And yet, as history repeats itself, with every up comes a down.
My step-mom was diagnosed and later died of cancer.
For 3 long winter months we lived in a drafty one-bedroom apartment with California clothes. Cooking from scratch felt impossible, running was the furthest from my mind and I started blogging full-time.
More sitting + less moving + more convenience food = weight gain
We moved into a rental house that Spring. My sweet husband had gently suggested that I take up running again. He noticed an improvement in my mood and the confidence I felt inside from fitting into my clothes could be seen from the outside… when I exercised regularly.
It wasn’t until I ate nearly 1/3 of a Costco-size jug of “Deep South Praline Pecans” (THEY’RE LIKE CRACK I TELL YOU!) that I caved and followed his advice.
Slowly but surely, the weight trickled off again. With a consistent diet and consistent exercise, I was able to keep it off for several months.
Even when I was sitting more than usual, creating and sharing my e-course Grocery Budget Bootcamp, I was able to move enough to maintain my weight.
But something happened a few months later. The weather got colder, exercise dwindled, and my full-time job was my making blogger’s butt (or more aptly, blogger’s belly) harder and harder to manage.
In an effort to stop the cycle of weight gain and weight loss, I looked into different eating methods that made weight management easier.
Hence, the slow carb diet.
What is the slow carb diet all about?
In short, you are allowed to eat anything that isn’t white, or that can be white, on the slow carb diet. A few foods on the no-no list:
- bread / pastas
- dairy, including yogurt and cheese
Instead, the author behind the diet recommends eating the same few meals, over and over again, especially for breakfast and lunch (according to this article).
Basically, you choose one from each of the following categories for your 3-4 meals every day:
- Egg whites with 1-2 whole eggs for flavor
- Chicken breast or thigh
- Black beans
- Pinto beans
- Red beans
- Mixed vegetables (including cruciferous veggies)
- Sauerkraut, kimchee
- Green beans
There are a few other tid-bits to the diet too, like eating 30g of protein within 30 minutes of waking up, dedicating one full day as “cheat day,” and keeping snacking to a minimum (even if it’s a food that’s ok to eat).
I won’t get into the nitty gritty of the diet here, because that’s not the purpose of this post. If you are interested in learning more about the slow carb diet, I recommend The 4-Hour Body by Tim Ferris.
If you’re interested in learning more about the pros and cons about the slow carb diet, read on.
Pros to the Slow Carb Diet
You eat more beans.
Beans are SUCH an incredible source of nutrients that everyone should aim to eat them every day. But this isn’t necessarily realistic… unless you’re on the slow carb diet!
While on this diet, I ate beans at least twice a day. I ate slow cooker refried beans every day for breakfast, and lentils for lunch. If it was possible to add beans to dinner without messing up the flavors on my plate, I ate them there too.
You eat more green vegetables.
Aside from the occasional omelet and spinach in my smoothies, I usually don’t eat vegetables at breakfast. The slow carb diet changed this, and breakfast regularly included spinach or broccoli. It was weird at first, but it was nice knowing I got a full serving of veggies at the start of the day.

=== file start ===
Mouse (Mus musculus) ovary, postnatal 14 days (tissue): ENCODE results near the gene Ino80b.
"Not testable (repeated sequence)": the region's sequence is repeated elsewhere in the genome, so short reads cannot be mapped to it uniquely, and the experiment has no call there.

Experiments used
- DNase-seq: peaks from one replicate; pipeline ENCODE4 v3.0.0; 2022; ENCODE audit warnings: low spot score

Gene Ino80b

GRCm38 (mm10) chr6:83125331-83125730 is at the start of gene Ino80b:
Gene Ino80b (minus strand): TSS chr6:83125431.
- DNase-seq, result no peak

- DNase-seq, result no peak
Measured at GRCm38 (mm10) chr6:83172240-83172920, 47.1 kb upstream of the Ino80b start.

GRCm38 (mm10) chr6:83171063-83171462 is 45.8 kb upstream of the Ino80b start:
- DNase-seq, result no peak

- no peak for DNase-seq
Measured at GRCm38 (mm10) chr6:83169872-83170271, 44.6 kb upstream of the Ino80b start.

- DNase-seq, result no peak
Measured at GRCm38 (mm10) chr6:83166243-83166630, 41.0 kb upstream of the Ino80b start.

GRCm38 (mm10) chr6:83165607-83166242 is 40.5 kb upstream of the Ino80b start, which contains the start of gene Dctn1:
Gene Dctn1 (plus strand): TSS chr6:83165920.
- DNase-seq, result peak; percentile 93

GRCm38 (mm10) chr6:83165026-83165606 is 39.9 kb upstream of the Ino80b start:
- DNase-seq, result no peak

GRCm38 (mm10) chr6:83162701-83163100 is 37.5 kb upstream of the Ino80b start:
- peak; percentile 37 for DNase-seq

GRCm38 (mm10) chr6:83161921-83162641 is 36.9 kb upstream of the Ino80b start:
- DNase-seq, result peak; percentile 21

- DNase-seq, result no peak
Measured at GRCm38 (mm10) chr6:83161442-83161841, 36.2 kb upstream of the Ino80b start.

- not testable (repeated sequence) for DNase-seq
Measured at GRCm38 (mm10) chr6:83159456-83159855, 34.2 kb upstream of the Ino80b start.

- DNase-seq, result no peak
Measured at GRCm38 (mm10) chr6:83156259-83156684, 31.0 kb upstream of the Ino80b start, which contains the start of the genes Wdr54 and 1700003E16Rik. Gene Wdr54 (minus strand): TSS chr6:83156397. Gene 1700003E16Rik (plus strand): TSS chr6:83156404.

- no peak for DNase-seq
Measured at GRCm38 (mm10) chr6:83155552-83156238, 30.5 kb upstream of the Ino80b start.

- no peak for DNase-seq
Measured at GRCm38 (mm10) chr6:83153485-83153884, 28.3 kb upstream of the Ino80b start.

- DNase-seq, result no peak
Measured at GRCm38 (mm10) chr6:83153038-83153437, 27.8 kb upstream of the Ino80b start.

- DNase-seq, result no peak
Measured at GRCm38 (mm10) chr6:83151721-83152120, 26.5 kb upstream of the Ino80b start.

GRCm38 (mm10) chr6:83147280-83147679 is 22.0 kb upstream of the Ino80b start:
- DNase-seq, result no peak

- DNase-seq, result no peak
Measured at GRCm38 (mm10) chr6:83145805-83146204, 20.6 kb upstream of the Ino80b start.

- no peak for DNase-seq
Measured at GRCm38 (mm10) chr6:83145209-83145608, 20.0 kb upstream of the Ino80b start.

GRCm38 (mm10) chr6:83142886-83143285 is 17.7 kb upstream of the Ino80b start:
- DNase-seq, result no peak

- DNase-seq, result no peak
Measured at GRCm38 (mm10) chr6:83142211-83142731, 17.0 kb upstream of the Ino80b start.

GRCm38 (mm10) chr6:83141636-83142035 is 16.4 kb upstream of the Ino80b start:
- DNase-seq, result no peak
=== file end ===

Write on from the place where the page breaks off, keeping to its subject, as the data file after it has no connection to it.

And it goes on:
Plus, it helped keep our food waste to a minimum. Those random vegetables always made it to a plate!
Breakfast and lunch were a no-brainer.
As I mentioned, you’re encouraged to eat the same thing at breakfast and lunch, and it was nice to not have to think about what to make for breakfast every day!
Cons to the Slow Carb Diet
My favorite green maca smoothie is off limits.
Y’all, I love smoothies. So much so that I wrote a book about them!
But on the slow carb diet, you can’t have milk, yogurt or bananas. That meant my favorite smoothie was a no-go.
It’s certainly not the end of the world, but that’s how I took my daily dose of grass-fed collagen and maca – two supplements that I consider important to my well-being. Without the smoothie, I felt stuck for both of those supplements.
(Read more about why I take collagen and maca in this post.)
You can’t have yogurt.
Yogurt has so many benefits to your gut, that it felt counter-intuitive to NOT be able to eat it on this diet. It’s not like I’m a massive yogurt fan either – I rarely eat it plain and only put ½ cup in my smoothie.
Still though, I don’t like being told I can’t eat something that I know is very good for me.
You can’t have any fruit.
Just like I know yogurt is good for me, so is fruit. I don’t like being told I can’t have ANY fruit at all – not even the lower-sugar ones. It just feels wrong.
And, this went against one of our family goals to eat more produce than pantry foods and meat.
I felt like an outsider at dinner.
It didn’t matter what I made for dinner, I always felt like I couldn’t eat it. I had to re-think almost everything I made and it made cooking dinner frustrating and annoying. That’s not good when you’re feeding a family AND you’re a food blogger.
It didn’t support my marathon training.
I’m training for a marathon, and when you’re running 10+ miles on a Saturday morning you need a little more than scrambled eggs and refried beans to get you through.
Ideally, a slow-digesting carb like steel cut oatmeal would be best. Then you replenish post-run with a quick-digesting sugar like a homemade larabar. Neither of these are allowed on the slow carb diet and I couldn’t find a suitable work-around that allowed me to feel satiated AND full of energy.